How much online influence do you have?

A number of years back, I read Malcolm Gladwell’s book The Tipping Point which presents his thesis on why things “go viral”. Its a very powerful book, even if it has received some interesting criticism. Bells started ringing for me as soon as I started reading a recent publication from a group of students at Oxford University titled The Dynamics of Protest Recruitment through an Online Network. The paper is a bold attempt to monitor the spread of information about a protest on Twitter, and it draws some interesting conclusions based on the results.

Perhaps most importantly, these sorts of studies will help the marketing army to re-evaluate how they carry out their campaigns, but I also hope that it convinces some people that they should just give up tweeting because nobody is really that interested.

The researchers behind the paper focussed on the surge of protest mobilization that took place in Spain in May 2011 and resulted in a fairly large camped protest in the centers of many of the major cities in Spain, including the Plaza del Sol in Madrid. During the period of a month, starting on the 25th April 2011 (20 days before the mass mobilisations started) and finishing on 25 May 2011 (3 days after the national elections), over 87 000 Twitter users were tracked for nearly 600,000 protest messages. Through the Twitter API, it was possible for the researchers to determine who each user follows and who in turn follows that user. By following how messages spread through this network of relationships, they determined which nodes were most effective at user ‘activation’.


http://memeburn.com/2012/03/how-much-online-influence-do-you-have/

A number of years back, I read Malcolm Gladwell’s book The Tipping Point which presents his thesis on why things “go viral”. Its a very powerful book, even if it has received some interesting criticism. Bells started ringing for me as soon as I started reading a recent publication from a group of students at Oxford University titled The Dynamics of Protest Recruitment through an Online Network. The paper is a bold attempt to monitor the spread of information about a protest on Twitter, and it draws some interesting conclusions based on the results.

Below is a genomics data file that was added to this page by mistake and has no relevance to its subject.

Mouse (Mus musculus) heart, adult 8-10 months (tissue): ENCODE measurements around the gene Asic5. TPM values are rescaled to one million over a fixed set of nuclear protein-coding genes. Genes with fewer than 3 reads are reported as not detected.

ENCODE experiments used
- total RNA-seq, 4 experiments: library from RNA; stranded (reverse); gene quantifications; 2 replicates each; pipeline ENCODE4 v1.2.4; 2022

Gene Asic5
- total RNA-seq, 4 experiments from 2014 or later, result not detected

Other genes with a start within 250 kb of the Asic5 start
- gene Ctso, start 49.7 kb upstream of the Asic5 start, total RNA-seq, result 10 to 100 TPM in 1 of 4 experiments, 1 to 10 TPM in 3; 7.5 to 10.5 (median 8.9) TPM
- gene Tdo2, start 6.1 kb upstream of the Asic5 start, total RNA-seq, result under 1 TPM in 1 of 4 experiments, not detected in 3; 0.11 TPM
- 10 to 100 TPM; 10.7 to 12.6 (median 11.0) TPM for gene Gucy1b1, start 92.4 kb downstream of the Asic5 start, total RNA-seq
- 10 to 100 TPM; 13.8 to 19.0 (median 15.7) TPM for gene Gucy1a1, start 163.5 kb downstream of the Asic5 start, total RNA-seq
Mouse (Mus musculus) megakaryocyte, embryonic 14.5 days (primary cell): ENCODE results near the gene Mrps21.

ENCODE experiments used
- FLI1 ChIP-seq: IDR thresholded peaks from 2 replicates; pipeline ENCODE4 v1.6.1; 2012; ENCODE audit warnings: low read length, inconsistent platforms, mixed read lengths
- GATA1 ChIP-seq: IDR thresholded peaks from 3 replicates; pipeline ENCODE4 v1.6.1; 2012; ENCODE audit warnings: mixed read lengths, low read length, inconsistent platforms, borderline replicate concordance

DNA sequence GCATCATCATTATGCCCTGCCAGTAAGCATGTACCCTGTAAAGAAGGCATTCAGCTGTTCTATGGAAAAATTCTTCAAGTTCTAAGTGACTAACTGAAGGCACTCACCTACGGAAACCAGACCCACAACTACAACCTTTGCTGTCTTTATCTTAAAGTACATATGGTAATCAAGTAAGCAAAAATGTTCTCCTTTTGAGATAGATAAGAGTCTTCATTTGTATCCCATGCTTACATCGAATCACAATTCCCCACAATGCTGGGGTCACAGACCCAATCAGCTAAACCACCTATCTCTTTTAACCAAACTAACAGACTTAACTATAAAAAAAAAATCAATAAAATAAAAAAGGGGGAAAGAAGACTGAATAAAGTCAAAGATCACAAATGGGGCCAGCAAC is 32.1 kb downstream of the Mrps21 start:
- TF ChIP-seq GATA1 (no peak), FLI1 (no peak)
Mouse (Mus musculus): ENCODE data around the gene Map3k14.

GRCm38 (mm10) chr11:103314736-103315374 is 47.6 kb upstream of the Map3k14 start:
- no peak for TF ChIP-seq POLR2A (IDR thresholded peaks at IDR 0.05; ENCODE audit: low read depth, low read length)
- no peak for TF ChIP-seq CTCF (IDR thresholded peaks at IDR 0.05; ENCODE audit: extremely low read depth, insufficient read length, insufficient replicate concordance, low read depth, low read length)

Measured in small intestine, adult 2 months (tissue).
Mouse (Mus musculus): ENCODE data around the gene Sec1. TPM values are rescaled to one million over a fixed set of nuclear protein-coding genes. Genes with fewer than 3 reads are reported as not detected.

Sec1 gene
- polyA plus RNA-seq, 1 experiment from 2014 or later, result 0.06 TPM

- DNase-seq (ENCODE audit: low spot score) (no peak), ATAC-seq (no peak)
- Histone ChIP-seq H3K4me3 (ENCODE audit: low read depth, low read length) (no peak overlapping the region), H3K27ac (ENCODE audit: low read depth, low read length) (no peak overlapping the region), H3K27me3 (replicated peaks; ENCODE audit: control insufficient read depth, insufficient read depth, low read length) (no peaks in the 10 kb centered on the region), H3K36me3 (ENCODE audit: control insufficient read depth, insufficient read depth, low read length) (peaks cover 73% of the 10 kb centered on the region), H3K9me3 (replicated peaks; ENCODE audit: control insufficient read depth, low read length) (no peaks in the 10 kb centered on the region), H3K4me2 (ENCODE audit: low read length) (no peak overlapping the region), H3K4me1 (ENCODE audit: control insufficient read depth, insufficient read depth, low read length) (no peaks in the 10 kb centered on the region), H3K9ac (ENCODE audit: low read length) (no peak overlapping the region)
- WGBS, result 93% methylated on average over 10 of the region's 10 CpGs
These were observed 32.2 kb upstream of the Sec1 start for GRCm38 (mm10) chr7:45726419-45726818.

Perhaps most importantly, these sorts of studies will help the marketing army to re-evaluate how they carry out their campaigns, but I also hope that it convinces some people that they should just give up tweeting because nobody is really that interested.

The researchers behind the paper focussed on the surge of protest mobilization that took place in Spain in May 2011 and resulted in a fairly large camped protest in the centers of many of the major cities in Spain, including the Plaza del Sol in Madrid. During the period of a month, starting on the 25th April 2011 (20 days before the mass mobilisations started) and finishing on 25 May 2011 (3 days after the national elections), over 87 000 Twitter users were tracked for nearly 600,000 protest messages. Through the Twitter API, it was possible for the researchers to determine who each user follows and who in turn follows that user. By following how messages spread through this network of relationships, they determined which nodes were most effective at user ‘activation’. Leer más “How much online influence do you have?”

5 Tips for taking your tech startup from big idea to business success

3. Do your homework
More often than not, real success comes from doing your homework. There’s no use in launching a revolutionary product if your market simply isn’t ready for it. So do your analysis, beta test your product, see who bites, and don’t ever be afraid to put out a free tester. Once the thumbs go up and the market says “yes please”, then you can start selling, and make a very strong case to potential financiers, who can help you to take your business to the next level.

4. Manage your cash-flow